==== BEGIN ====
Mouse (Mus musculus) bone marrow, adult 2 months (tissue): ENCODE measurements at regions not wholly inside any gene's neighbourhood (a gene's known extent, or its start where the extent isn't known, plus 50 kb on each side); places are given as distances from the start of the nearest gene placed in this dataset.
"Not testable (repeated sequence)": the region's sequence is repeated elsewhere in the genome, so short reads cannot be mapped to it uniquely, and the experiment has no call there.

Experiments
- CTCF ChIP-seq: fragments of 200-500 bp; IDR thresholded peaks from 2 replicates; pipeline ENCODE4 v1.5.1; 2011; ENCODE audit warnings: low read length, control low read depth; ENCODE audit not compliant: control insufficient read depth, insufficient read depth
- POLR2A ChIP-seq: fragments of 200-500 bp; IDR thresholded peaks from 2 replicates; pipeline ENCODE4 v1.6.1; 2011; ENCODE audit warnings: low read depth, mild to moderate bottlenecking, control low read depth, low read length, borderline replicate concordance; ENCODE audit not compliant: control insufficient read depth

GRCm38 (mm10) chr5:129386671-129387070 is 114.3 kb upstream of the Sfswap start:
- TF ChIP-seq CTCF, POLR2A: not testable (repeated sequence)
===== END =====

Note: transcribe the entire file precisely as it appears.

Mouse (Mus musculus) bone marrow, adult 2 months (tissue): ENCODE measurements at regions not wholly inside any gene's neighbourhood (a gene's known extent, or its start where the extent isn't known, plus 50 kb on each side); places are given as distances from the start of the nearest gene placed in this dataset.
"Not testable (repeated sequence)": the region's sequence is repeated elsewhere in the genome, so short reads cannot be mapped to it uniquely, and the experiment has no call there.

Experiments
- CTCF ChIP-seq: fragments of 200-500 bp; IDR thresholded peaks from 2 replicates; pipeline ENCODE4 v1.5.1; 2011; ENCODE audit warnings: low read length, control low read depth; ENCODE audit not compliant: control insufficient read depth, insufficient read depth
- POLR2A ChIP-seq: fragments of 200-500 bp; IDR thresholded peaks from 2 replicates; pipeline ENCODE4 v1.6.1; 2011; ENCODE audit warnings: low read depth, mild to moderate bottlenecking, control low read depth, low read length, borderline replicate concordance; ENCODE audit not compliant: control insufficient read depth

GRCm38 (mm10) chr5:129386671-129387070 is 114.3 kb upstream of the Sfswap start:
- TF ChIP-seq CTCF, POLR2A: not testable (repeated sequence)